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Is it just me or is the vocal production on this record really dry? It's really far in the front, and it might just be the kind of blunt, static performance of James Lee, but honestly I think they missed putting reverb on it or something. Actually, now that I'm listening to it again, it might be the whole production: everything's right in fucking front, lined up like a Revolutionary War-era army. The problem with this? There's absolutely nothing behind it: you hear this CD once and you've heard absolutely everything there is to hear on it. It's enjoyable in a dumb way but I can't listen to it without thinking that there should be more going on.
The thing that makes Origin kind of better than the million and a half bands they've spawned (seeing this style back in 2005 is kind of weird since every tech death band sounds like this now) is that they have some restraint; I mean, 'Echoes Of Decimation' is well under a half hour long, and frankly, who wants to listen to more than that? It's basically EP-length which is about as long as I can tolerate listening to something like this, and the songs are compact enough that you don't realize you've been listening to basically just three riffs the whole time. More bands should follow this ideal.
Origin is known for playing really fast and... playing really fast, I guess, but the most gripping moments of this album are when they get out of the 'fast death/grind' box a little bit and experiment with rhythm a bit or let the guitarists do some of their weird, spacey arpeggios or quirky tremolo riffs. I would like this album a lot more if they'd exploit the curious sense of melody to its fullest potential- go a bit more in a Morbius direction rather than the rather straightforward 'Fleshgrind on crack' sound they've mastered, but this doesn't result in as many sales to Relapse kids so I guess it doesn't really matter.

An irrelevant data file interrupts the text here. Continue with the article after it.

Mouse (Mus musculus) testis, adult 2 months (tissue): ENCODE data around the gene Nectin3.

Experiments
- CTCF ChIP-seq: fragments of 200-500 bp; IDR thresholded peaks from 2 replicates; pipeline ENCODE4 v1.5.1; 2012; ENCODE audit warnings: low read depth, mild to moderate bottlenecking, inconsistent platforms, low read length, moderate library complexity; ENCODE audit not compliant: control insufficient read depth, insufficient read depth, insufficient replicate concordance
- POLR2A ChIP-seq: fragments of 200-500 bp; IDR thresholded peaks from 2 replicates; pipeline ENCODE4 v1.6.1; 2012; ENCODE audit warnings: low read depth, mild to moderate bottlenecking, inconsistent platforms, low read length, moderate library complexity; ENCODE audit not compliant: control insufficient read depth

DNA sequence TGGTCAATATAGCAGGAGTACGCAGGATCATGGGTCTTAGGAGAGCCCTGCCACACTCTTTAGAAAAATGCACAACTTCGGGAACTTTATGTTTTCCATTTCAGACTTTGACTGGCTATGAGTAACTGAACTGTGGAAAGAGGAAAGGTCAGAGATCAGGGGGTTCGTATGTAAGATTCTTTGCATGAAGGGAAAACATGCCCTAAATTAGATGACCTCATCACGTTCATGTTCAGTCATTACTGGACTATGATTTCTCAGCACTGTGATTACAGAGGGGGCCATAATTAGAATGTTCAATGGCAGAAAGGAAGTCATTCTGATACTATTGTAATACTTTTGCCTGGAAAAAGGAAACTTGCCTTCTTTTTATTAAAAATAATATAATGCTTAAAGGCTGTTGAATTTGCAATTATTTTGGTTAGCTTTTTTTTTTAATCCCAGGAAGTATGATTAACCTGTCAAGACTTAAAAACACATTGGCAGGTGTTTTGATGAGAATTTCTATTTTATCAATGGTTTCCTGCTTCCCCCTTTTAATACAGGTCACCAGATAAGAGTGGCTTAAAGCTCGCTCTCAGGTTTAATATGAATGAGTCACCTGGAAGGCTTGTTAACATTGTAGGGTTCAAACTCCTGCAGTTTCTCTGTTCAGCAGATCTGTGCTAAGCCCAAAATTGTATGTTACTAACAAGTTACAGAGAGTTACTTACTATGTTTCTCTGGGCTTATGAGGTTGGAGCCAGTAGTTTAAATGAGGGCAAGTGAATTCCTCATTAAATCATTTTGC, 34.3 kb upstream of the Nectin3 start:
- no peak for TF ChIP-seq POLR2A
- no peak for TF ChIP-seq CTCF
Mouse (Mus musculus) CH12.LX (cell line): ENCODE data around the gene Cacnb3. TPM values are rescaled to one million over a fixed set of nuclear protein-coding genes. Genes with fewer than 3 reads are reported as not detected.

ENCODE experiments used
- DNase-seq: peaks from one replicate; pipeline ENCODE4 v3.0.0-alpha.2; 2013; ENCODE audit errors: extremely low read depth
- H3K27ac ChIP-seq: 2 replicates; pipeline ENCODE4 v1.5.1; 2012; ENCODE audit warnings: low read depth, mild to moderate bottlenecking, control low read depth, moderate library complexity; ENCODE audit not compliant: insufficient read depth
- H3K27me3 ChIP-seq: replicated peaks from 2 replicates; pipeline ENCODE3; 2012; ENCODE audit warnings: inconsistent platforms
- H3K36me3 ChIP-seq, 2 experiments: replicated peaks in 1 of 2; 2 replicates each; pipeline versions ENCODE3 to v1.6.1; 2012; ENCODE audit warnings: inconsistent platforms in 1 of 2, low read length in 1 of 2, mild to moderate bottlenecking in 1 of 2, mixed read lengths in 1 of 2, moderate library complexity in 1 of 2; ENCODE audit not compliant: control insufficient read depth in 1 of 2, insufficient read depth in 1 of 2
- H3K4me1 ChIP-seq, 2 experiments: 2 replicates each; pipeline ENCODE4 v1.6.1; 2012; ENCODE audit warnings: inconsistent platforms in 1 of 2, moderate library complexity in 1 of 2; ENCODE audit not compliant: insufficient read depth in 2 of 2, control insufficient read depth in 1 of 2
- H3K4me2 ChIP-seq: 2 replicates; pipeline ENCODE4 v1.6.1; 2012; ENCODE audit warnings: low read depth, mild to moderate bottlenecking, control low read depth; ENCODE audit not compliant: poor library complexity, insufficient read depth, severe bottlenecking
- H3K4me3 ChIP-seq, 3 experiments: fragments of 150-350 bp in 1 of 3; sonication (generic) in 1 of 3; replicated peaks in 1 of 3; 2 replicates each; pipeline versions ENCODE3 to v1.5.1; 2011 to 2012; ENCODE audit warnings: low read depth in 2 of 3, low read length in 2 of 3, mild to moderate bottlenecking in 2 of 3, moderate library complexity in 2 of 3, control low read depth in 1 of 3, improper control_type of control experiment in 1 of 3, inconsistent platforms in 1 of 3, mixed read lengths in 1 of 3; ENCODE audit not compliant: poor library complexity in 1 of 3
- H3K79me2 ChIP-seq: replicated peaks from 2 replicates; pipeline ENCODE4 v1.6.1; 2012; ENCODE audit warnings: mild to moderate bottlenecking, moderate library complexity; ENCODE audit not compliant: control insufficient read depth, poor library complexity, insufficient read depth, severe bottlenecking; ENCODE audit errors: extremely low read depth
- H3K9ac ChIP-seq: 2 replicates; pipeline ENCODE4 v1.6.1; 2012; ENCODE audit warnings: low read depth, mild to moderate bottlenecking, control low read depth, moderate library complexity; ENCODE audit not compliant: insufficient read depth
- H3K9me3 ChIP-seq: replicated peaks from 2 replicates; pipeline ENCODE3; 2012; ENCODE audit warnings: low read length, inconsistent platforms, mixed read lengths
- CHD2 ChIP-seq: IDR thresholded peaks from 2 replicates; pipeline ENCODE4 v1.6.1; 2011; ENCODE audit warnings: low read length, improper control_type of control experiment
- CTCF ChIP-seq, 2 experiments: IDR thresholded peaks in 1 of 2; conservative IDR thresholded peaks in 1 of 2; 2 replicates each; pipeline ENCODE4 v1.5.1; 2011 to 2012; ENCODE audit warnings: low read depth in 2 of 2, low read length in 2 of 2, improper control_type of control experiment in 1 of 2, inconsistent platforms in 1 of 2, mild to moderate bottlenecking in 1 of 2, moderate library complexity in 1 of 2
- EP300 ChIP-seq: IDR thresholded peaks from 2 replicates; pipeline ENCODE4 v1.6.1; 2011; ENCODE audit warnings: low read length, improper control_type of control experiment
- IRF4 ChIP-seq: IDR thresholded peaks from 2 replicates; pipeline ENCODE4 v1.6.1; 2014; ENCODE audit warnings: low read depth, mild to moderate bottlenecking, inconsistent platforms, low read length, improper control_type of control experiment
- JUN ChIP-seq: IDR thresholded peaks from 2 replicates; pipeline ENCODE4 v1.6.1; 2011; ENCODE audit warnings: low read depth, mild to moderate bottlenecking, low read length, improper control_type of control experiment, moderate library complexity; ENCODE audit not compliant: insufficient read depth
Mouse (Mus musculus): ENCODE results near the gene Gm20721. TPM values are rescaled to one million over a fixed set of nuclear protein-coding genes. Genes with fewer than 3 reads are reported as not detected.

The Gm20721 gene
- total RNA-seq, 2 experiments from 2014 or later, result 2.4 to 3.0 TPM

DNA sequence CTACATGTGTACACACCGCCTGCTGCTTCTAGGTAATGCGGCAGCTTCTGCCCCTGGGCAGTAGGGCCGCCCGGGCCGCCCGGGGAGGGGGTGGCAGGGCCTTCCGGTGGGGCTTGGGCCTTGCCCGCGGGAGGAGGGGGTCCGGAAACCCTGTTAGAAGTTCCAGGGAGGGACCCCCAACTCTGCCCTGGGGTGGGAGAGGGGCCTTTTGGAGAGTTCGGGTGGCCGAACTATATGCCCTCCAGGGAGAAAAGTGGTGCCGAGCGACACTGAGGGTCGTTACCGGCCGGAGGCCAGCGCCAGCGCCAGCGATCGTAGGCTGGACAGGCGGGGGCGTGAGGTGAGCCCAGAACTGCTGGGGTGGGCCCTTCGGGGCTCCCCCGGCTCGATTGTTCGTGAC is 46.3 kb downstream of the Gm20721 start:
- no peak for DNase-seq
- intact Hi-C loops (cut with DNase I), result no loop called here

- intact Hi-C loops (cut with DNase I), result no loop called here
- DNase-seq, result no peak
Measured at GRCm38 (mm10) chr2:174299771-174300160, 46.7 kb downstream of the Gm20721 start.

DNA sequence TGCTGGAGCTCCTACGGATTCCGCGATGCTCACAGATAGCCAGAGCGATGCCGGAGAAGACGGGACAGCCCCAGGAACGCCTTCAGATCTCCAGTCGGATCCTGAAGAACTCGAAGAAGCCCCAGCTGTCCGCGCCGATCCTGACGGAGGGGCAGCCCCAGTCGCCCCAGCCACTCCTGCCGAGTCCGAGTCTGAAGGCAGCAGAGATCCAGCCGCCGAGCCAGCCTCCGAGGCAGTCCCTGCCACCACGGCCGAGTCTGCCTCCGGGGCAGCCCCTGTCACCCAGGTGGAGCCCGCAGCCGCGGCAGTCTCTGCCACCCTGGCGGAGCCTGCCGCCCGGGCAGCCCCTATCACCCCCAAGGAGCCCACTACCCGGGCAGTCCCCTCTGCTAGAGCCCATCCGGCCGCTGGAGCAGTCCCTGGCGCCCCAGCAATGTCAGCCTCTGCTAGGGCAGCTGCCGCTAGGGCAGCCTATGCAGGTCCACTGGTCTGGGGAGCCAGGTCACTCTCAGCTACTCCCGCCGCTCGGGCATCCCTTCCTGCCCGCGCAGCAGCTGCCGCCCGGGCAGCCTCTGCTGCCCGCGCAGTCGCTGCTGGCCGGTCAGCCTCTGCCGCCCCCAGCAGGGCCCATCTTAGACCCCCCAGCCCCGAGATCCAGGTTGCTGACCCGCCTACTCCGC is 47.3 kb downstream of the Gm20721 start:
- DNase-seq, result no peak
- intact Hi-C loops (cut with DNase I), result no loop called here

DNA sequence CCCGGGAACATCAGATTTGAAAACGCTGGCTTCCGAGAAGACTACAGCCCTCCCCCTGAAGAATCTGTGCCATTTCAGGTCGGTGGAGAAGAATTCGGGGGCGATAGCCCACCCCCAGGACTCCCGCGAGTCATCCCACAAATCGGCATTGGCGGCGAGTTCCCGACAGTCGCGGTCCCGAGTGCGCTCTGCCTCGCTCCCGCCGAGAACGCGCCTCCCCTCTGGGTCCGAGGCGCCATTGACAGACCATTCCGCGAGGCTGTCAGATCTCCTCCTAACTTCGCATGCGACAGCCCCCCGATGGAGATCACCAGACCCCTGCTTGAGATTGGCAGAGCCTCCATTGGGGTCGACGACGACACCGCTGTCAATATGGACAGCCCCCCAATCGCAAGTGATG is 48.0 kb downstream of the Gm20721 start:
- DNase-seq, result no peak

The crucial problem, though, is just that not much happens. The quirky melodies are neat but they all sound kind of the same, Lee's vocals get really grating a couple tracks in since they're just a random bark with no really interesting implementation in the tracks, and everything just seems like sort of a competition with itself- these aren't songs so much as tech demos of what the band can do. It's pretty technical though not really crazy compared to what's become the standard five years later, so it doesn't really even have that envelope-pushing quality to fall back on; it's just kind of static instead and doesn't really draw my attention.
The best song on the album is 'Staring From The Abyss', probably because it's an actual song with a cohesive flow and structure and some really great riffs. This is something Origin would sort of figure out on the next album, but ultimately 'Echoes Of Decimation' is just an amusing diversion to throw on every six months and reminisce back to a time when stuff like this was novel.